Why have all of these more intensive treatment regimens achieved relatively small reductions in solute levels? We believe that there are three main reasons that apply in different proportions to different solutes (8,9). The first is the intermittency of treatment. Solutes are removed during treatment and reaccumulate between treatments. If most of a solute is removed during conventional treatment, extending the treatment duration or increasing the clearance cannot remove much more. Also, the solute level at the beginning of the next treatment will be nearly the same as with conventional treatment. Examination of urea levels in the HEMO Study illustrates this point. “Standard” dialysis reduced the urea level by 66% during each treatment. Therefore, average pretreatment urea levels were only 9% lower when Kt/Vurea was increased by 30% by providing a higher dialytic clearance and longer treatment time in the “high-dose” patients. Additionally, if a solute’s reduction ratio during each treatment is greater than that of urea, increasing dialytic clearance and/or treatment time will result in an even smaller reduction in the solute’s pretreatment plasma level.
A second reason for the failure of solute levels to fall as much as we would hope with intensified treatment is the presence of nondialytic clearance. Such nondialytic clearance can be provided by residual native kidney function or outside the kidney. Because it operates continuously, a nondialytic clearance that is only a small portion of the dialytic clearance can have a large effect on plasma solute levels (9). The importance of nondialytic clearance has been shown most clearly for β2-microglobulin and other low molecular weight proteins. The HEMO Study compared “high-flux” dialysis, providing a β2-microglobulin clearance of 34 ml/min, with “low-flux” dialysis, providing a β2-microglobulin clearance of only 3.4 ml/min (8). Despite the nearly tenfold higher dialytic clearance, plasma β2-microglobulin levels were only 20% lower in the “high-flux” patients than in the “low-flux” patients (10). The failure of an increased dialytic clearance to achieve a greater reduction in β2-microglobulin levels was attributable largely to the presence of a continuously operating nondialytic clearance of approximately 3 ml/min, which is responsible for the majority of β2-microglobulin removal from the circulation, even in patients receiving “high-flux” dialysis. This nondialytic clearance has also greatly limited the reduction in plasma β2-microglobulin levels that can be achieved by using hemodiafiltration to further increase β2-microglobulin clearances (8).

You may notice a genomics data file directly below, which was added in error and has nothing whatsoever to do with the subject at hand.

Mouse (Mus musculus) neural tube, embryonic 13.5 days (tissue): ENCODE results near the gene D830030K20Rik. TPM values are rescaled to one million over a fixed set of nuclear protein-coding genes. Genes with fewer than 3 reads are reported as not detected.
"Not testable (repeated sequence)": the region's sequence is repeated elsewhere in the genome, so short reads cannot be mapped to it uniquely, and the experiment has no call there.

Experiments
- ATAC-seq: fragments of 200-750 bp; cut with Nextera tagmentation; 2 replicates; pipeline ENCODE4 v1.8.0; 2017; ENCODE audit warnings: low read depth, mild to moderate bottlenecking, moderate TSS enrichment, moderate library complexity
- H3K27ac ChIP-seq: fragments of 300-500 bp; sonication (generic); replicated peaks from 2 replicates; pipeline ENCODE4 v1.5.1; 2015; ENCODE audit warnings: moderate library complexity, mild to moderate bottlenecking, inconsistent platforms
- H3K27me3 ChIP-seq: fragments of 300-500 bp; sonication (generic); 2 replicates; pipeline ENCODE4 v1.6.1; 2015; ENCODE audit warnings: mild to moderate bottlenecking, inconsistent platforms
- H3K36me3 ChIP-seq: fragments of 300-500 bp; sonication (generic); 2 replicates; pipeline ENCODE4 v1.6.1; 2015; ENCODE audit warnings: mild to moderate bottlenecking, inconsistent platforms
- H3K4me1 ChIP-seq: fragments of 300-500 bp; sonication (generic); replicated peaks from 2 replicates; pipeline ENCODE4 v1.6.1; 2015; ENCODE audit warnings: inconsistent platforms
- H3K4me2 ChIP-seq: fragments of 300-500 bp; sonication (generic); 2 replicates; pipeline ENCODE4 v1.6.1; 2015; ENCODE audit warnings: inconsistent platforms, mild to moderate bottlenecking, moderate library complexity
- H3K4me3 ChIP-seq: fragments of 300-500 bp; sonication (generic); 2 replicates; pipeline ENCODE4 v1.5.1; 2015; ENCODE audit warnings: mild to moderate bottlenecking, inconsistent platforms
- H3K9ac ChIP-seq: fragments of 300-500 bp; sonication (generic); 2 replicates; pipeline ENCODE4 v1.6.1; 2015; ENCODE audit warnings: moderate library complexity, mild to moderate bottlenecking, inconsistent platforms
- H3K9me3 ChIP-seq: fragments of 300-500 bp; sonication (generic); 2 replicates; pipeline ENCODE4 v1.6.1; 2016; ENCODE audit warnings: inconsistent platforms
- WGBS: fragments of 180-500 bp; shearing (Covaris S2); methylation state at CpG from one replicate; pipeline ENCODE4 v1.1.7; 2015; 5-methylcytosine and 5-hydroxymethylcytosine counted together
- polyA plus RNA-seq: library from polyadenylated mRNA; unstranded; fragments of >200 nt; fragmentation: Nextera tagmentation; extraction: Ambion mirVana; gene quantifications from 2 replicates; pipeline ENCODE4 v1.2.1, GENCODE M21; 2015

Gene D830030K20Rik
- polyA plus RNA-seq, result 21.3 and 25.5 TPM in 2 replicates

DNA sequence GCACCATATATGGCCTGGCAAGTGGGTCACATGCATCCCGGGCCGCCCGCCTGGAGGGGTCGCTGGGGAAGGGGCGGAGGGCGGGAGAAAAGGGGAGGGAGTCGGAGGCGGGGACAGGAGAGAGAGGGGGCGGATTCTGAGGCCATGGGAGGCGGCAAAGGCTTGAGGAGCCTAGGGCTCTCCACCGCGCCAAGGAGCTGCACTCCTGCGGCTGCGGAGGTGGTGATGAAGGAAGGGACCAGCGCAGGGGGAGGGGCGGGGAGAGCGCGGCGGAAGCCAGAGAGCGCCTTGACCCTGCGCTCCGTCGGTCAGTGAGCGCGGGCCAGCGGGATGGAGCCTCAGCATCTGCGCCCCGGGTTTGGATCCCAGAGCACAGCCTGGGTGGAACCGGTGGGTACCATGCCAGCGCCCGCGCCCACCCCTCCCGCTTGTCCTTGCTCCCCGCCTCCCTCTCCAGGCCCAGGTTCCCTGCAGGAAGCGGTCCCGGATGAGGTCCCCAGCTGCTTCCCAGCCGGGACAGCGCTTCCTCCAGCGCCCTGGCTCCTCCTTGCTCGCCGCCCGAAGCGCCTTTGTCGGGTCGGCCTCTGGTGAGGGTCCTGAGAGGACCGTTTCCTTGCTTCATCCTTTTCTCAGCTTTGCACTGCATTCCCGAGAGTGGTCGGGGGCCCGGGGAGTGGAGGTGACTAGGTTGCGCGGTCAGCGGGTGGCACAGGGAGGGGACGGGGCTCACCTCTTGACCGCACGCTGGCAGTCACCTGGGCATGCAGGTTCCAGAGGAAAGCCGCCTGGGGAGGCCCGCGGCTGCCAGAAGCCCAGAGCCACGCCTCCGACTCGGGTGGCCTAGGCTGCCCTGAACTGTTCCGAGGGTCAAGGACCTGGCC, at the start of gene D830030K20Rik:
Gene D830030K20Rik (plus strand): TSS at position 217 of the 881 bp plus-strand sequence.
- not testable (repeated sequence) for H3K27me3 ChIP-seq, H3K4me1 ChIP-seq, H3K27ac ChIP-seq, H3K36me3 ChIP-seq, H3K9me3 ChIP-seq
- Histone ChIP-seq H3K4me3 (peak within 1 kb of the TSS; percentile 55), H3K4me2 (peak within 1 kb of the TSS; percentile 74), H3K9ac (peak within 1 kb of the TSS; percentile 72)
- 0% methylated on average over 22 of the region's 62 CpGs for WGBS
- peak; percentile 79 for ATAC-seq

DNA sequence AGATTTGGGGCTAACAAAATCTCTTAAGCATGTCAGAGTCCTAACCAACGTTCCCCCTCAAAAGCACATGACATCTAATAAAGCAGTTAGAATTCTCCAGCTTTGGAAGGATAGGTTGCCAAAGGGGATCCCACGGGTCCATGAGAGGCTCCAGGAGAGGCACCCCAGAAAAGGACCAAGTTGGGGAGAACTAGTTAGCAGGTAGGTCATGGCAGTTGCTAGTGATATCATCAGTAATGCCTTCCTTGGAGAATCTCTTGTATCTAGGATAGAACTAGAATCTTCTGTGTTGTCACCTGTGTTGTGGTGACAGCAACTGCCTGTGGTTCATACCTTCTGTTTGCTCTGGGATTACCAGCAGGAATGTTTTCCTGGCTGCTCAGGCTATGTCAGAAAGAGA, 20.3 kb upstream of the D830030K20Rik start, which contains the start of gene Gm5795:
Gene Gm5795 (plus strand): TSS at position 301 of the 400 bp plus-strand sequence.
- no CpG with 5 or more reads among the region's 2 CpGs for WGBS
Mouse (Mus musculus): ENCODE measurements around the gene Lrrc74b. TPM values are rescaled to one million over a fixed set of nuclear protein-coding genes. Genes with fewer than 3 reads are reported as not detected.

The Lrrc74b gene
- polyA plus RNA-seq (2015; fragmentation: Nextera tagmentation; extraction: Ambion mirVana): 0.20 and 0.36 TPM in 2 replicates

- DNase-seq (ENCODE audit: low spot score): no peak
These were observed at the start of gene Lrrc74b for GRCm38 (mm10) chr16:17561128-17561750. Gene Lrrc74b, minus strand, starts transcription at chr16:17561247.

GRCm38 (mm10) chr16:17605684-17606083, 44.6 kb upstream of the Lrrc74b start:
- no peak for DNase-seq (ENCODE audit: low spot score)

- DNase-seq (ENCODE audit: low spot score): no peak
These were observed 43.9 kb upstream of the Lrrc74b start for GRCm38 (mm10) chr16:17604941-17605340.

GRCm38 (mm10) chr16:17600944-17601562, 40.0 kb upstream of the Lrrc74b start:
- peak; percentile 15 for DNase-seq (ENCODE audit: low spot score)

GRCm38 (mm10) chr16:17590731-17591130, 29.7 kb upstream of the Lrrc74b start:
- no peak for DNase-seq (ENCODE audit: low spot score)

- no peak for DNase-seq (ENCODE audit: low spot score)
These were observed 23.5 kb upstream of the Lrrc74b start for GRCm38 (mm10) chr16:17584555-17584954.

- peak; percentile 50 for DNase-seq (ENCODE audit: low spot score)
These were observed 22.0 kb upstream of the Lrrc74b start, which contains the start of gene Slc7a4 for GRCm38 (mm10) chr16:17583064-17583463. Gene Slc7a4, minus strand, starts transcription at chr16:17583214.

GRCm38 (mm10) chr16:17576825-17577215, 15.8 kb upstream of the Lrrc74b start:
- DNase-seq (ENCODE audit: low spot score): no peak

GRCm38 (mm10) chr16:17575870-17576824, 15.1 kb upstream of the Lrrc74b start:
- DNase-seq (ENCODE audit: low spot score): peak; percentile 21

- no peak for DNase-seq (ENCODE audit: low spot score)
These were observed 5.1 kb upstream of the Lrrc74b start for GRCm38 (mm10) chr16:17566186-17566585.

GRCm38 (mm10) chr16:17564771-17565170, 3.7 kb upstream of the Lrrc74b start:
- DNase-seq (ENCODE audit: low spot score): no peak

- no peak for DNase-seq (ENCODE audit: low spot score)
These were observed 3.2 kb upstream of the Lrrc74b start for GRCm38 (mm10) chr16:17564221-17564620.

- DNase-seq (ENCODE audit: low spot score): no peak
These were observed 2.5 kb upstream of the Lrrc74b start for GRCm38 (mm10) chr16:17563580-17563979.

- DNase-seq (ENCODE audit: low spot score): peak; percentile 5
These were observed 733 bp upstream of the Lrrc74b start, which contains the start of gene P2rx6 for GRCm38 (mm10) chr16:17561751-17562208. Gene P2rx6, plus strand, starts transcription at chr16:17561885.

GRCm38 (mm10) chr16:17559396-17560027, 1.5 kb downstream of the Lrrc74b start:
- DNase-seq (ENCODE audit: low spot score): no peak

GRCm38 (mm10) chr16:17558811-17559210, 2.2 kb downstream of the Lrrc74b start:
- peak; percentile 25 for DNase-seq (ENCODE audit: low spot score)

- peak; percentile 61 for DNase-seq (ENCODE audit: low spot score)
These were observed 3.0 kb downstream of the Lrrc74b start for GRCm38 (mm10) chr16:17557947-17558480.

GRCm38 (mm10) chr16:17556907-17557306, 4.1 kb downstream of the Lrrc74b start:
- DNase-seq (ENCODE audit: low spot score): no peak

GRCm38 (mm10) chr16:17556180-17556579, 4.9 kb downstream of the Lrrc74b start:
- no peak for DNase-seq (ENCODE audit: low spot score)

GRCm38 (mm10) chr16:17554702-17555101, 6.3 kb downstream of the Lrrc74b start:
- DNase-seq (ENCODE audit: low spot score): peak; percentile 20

A third reason for the failure of solute levels to fall with intensified treatment, we believe, may be increases in solute generation. Here, we are on softer ground, because solute generation has been much less extensively studied than solute removal. Reports of the plasma levels of p-cresol sulfate in patients on dialysis, however, provide evidence that solute generation can vary with solute removal; p-cresol sulfate is the sulfate conjugate of p-cresol that is formed by colon microbes from the amino acids tyrosine and phenylalanine. Plasma levels of p-cresol sulfate have been found to remain the same when its removal is increased by a variety of kidney replacement therapies, suggesting that p-cresol sulfate generation increases in proportion to its removal (8).